Wednesday, June 27, 2007

To Be Generic Burglary, the Entry or Remaining-In Must Be Unlawful, and Intent to Commit Other Crime Must Exist at Time of Entry or Remaining-In

United States v. Herrera-Montes, No. 06-41426 (5th Cir. June 25, 2007) (Higginbotham, Davis, Wiener)

United States v. Ortega-Gonzaga, No. 06-40493 (5th Cir. June 25, 2007) (Higginbotham, Davis, Wiener)

You're getting a two-for-one post on these opinions because they cover the same basic ground and cite each other in the process (thereby forming something of a jurisprudential Möbius strip). The issue in both cases was whether a prior state conviction qualified as generic "burglary of a dwelling" for purposes of the 16-level crime of violence enhancement in U.S.S.G. §2L1.2(b)(1)(A)(ii). Because there was no dispute that the prior offenses involved structures that would constitute "dwellings," the focus was on the "burglary" half of "burglary of a dwelling." The court held that definition of generic burglary divined in Taylor v. United States controls that question, and that the statutes at issue in these cases were broader than Taylor burglary.

Let's start with Ortega-Gonzaga. The defendant had a prior conviction for burglary under Cal. Penal Code § 459, which prohibits entering a building with the intent to commit larceny or any other felony. Section 459 does not require that the entry be unlawful or unprivileged. The court held:
Because we see no reason to create a separate, parallel federal common-law definition for “burglary,” Taylor’s definition of “burglary” controls when defining the “burglary” part of “burglary of a dwelling” under the Guidelines.

At that point, the answer to the question was simple. The Taylor burglary definition requires an "unlawful or unprivileged entry into, or remaining in" the structure. Section 459 does not, so it's not generic burglary. The court helpfully provided a couple of examples to illustrate the point:
For example, a cable repairman may enter a house with intent to rape, but because he enters lawfully and with privilege, there is no “burglary.” Likewise, a shoplifter who lawfully enters a store with the intent to steal may later commit theft, but not burglary.

The court also notes that the "result avoids a split with the Ninth Circuit, which has held that Cal. Penal Code § 459 does not proscribe 'burglary of a dwelling' because it does not require proof that the entry be 'unlawful or unprivileged.'"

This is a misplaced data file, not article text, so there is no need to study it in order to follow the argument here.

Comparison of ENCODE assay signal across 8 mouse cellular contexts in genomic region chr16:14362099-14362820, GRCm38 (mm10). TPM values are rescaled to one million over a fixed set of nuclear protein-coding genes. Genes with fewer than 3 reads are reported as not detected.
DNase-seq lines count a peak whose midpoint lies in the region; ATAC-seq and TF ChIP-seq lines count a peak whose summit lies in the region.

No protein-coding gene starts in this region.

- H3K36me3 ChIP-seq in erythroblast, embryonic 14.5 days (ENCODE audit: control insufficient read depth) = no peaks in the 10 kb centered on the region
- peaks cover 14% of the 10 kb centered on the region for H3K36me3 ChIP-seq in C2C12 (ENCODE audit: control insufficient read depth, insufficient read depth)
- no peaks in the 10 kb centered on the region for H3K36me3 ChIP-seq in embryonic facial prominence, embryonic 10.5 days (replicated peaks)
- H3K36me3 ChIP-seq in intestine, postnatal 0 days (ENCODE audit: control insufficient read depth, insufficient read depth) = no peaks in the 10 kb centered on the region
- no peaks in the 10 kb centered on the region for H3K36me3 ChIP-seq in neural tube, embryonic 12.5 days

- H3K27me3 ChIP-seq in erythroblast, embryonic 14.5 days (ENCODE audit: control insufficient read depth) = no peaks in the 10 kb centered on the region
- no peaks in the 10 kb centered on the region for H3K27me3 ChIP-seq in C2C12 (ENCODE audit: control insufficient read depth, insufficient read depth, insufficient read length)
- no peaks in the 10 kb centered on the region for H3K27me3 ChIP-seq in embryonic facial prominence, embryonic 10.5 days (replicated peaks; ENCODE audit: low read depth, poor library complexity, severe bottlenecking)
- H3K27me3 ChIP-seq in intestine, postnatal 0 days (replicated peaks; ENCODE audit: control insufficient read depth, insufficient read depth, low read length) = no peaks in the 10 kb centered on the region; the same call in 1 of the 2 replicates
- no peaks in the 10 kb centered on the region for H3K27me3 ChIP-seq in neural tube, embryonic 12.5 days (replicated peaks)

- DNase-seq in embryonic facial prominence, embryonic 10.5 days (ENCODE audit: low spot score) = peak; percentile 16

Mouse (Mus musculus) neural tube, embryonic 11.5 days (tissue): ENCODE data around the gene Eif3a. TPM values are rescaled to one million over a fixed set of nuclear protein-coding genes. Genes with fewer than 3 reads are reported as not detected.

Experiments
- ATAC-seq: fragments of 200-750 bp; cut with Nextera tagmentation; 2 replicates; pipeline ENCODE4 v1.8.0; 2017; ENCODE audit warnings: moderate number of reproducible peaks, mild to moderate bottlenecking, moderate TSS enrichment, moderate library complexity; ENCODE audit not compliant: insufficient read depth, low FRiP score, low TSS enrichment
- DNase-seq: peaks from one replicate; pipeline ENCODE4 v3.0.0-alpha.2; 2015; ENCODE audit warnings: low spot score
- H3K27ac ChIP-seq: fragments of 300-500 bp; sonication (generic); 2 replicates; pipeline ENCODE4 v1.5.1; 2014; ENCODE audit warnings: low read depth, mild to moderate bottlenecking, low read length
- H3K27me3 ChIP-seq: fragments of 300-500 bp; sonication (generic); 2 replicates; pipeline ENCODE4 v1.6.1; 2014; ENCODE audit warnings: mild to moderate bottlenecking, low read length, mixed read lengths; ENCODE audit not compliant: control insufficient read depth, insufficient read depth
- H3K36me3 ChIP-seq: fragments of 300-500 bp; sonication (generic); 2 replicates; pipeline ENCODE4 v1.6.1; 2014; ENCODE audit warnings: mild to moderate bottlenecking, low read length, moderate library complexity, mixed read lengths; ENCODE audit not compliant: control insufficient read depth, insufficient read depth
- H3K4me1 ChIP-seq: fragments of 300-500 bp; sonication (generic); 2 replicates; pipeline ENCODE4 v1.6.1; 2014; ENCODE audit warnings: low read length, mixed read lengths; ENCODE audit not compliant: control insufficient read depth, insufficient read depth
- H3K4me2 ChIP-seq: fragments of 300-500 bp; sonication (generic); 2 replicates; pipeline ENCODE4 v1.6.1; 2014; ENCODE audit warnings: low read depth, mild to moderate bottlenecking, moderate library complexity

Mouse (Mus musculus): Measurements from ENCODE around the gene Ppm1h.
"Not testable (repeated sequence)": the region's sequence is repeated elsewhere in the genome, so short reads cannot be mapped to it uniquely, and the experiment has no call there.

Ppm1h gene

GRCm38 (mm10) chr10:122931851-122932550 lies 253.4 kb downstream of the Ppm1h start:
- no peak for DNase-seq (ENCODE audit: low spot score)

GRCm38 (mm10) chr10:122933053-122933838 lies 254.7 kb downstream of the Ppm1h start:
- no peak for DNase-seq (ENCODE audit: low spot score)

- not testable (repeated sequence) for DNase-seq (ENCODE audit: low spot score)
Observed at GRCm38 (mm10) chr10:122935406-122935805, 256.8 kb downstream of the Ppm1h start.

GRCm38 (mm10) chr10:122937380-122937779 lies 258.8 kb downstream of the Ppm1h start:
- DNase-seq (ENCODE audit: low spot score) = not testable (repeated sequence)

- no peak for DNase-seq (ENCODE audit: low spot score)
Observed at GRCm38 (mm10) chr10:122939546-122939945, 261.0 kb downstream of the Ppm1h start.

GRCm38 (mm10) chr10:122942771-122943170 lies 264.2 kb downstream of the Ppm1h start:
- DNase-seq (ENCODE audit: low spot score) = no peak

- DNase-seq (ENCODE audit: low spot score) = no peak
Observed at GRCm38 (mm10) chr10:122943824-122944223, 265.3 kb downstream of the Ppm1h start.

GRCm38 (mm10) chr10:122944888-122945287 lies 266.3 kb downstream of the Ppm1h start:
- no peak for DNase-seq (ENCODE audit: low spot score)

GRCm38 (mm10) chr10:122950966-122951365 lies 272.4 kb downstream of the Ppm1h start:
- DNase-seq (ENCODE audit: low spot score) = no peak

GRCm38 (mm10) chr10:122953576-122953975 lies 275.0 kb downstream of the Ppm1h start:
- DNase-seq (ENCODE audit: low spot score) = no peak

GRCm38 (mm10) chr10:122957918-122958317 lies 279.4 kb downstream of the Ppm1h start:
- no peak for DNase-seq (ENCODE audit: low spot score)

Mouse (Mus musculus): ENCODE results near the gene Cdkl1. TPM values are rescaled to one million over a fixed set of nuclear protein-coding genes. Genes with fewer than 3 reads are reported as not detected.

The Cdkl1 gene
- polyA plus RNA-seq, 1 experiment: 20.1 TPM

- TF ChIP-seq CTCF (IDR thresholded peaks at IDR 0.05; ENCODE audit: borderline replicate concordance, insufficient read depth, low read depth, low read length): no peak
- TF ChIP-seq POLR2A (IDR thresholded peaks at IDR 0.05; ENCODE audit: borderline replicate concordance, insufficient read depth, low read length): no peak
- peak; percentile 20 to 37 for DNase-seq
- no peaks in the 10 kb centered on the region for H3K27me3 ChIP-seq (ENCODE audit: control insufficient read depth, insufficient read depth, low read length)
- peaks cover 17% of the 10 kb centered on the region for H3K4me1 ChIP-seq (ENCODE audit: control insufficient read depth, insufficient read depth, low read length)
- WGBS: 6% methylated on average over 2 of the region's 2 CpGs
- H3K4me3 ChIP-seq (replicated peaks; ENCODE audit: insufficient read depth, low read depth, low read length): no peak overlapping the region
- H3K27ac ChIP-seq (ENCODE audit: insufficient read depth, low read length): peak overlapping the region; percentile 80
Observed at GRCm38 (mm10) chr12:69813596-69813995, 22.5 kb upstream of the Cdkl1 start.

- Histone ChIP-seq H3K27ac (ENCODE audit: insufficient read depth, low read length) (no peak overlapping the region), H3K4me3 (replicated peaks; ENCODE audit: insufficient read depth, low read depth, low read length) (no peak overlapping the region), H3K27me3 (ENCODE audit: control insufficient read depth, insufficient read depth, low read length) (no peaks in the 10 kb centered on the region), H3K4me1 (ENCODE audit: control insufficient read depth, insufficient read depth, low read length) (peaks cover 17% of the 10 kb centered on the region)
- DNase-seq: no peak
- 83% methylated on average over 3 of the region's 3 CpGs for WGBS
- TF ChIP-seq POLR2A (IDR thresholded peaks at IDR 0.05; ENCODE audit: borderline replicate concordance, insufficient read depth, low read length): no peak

Moving on to Herrera-Montes . . . Herrera had a prior Tennessee conviction for aggravated battery. Tennessee's burglary definition contains four alternative methods of committing burglary. Herrera's conviction was under Tenn. Code Ann. § 39-14-402(a)(3), which provides that "[a] person commits burglary who, without the effective consent of the property owner[,] . . . [e]nters a building and commits or attempts to commit a felony, theft, or assault[.]" The plain text of (a)(3), as Tennessee courts have recognized, does not require that the perptrator intend to commit the other offense at the time of the entry. Generic burglary? Nope:
Taylor requires that the defendant intend to commit a crime at the time of unlawful entry or remaining in, as do the Model Penal Code § 221.1 and Blacks' Law Dictionary 197-98 (6th ed. 1990). Consequently, under the categorical approach, Herrera's prior conviction was not “burglary of a dwelling,” thus not a crime of violence, because his statute of conviction did not require such intent. For example, teenagers who unlawfully enter a house only to party, and only later decide to commit a crime, are not common burglars.

As the court notes, this holding isn't limited to the Tennesee statute. Texas has a nearly identical enter-then-commit-crime provision in its burglary definition (Tex. Penal Code § 30.02(a)(3)), so the holding in Herrera-Montez would apply with equal force to anyone convicted under that provision (or in any situation where Taylor-Shepard-sanctioned documents can't eliminate the possbility that the conviction could have rested on § 30.02(a)(3)).

Also note that these cases aren't limited to just the §2L1.2 COV definition. It's clear from the reasoning of Ortega-Gonzaga that the Taylor federal common-law definition of "burglary" applies to other statutes and guidelines that use the term "burglary" or "burglary . . . ." For example, the aggravated felony definition includes "burglary" offenses in § 1101(a)(43)(G). Also, the COV definition in guideline §4B1.2(a) (which applies to career offender and ACCA enhancements, among other guideline provisions) includes "burglary of a dwelling." The Taylor definition should apply to those provisions, as well.

Finally, don't assume that Cal. Penal Code § 459 and the Tennessee and Texas burglary definitions are the only ones that are broader than Taylor burglary. If you've got a client with a prior burglary conviction that might trigger a statutory or guideline enhancement, take a close look at the state statute. For example, some states have "breaking and entering" offenses that may look like burglary at first glace, but may only prohibit unprivileged entries without any intent to commit some other crime.

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